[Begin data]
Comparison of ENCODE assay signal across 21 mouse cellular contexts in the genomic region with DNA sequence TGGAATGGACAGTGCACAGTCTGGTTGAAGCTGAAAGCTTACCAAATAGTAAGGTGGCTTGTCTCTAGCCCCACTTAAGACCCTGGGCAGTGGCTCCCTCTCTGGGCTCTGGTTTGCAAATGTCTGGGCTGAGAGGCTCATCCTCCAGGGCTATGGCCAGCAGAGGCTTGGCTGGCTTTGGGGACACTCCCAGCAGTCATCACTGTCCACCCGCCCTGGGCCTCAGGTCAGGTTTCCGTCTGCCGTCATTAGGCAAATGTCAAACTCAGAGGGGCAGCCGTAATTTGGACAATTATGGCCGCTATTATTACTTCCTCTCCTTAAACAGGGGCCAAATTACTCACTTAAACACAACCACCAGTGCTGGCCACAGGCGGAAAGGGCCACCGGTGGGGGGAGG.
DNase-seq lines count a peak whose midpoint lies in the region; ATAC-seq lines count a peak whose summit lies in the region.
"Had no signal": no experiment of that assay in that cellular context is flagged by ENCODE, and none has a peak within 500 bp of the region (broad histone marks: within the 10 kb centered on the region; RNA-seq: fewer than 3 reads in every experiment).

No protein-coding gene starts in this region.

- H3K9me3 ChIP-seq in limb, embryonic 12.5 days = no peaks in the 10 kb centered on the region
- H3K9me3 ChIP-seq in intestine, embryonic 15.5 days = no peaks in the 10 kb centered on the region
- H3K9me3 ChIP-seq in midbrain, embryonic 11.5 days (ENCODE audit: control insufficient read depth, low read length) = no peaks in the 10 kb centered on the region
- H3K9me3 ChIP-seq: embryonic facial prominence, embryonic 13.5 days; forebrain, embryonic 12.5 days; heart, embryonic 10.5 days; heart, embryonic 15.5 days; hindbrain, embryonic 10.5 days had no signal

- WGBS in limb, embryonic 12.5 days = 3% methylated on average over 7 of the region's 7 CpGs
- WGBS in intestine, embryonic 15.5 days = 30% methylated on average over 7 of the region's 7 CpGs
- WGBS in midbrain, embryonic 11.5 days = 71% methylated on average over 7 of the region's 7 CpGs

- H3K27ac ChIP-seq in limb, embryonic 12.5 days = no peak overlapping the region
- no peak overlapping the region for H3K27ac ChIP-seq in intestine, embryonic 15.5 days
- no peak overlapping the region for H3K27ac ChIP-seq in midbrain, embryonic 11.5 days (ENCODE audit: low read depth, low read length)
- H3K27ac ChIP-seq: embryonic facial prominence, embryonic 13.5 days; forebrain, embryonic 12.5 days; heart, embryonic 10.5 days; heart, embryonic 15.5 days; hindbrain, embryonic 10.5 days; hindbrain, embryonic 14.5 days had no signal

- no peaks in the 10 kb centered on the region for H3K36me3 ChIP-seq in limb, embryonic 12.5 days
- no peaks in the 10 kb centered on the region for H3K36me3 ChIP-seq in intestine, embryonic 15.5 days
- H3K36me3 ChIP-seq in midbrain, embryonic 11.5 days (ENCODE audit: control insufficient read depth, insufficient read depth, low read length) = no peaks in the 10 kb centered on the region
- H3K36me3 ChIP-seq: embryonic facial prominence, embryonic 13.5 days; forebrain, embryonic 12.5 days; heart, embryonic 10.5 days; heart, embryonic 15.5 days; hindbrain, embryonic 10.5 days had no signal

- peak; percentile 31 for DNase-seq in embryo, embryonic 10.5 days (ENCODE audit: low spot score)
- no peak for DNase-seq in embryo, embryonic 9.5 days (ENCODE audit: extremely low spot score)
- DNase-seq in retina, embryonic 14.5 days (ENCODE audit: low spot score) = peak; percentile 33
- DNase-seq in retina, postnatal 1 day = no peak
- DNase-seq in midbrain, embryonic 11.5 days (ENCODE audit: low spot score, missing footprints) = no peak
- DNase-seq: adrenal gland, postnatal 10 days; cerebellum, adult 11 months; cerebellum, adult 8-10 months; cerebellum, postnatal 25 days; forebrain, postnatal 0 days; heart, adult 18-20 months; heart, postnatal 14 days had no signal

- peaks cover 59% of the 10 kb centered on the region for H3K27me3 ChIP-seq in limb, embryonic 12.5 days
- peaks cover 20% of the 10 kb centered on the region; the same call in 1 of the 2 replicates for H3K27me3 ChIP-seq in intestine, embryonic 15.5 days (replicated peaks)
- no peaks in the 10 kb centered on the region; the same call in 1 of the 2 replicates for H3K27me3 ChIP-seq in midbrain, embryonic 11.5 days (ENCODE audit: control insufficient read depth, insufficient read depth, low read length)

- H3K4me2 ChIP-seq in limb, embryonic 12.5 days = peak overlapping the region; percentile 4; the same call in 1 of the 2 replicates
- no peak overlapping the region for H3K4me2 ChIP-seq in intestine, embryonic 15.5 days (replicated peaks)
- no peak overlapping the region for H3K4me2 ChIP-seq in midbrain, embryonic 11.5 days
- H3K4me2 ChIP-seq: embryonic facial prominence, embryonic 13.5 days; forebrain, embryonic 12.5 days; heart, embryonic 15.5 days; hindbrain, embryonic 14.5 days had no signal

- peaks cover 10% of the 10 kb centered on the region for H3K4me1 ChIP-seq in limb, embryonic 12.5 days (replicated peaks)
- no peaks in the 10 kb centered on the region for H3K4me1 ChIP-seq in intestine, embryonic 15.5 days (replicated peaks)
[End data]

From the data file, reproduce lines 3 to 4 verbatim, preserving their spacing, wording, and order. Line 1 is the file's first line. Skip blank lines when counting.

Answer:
"Had no signal": no experiment of that assay in that cellular context is flagged by ENCODE, and none has a peak within 500 bp of the region (broad histone marks: within the 10 kb centered on the region; RNA-seq: fewer than 3 reads in every experiment).

No protein-coding gene starts in this region.